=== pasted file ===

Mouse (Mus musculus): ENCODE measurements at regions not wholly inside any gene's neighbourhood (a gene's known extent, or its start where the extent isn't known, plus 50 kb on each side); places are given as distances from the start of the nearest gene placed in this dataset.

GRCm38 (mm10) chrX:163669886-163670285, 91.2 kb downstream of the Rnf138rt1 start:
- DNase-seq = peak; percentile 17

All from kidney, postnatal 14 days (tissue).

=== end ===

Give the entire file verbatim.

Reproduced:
Mouse (Mus musculus): ENCODE measurements at regions not wholly inside any gene's neighbourhood (a gene's known extent, or its start where the extent isn't known, plus 50 kb on each side); places are given as distances from the start of the nearest gene placed in this dataset.

GRCm38 (mm10) chrX:163669886-163670285, 91.2 kb downstream of the Rnf138rt1 start:
- DNase-seq = peak; percentile 17

All from kidney, postnatal 14 days (tissue).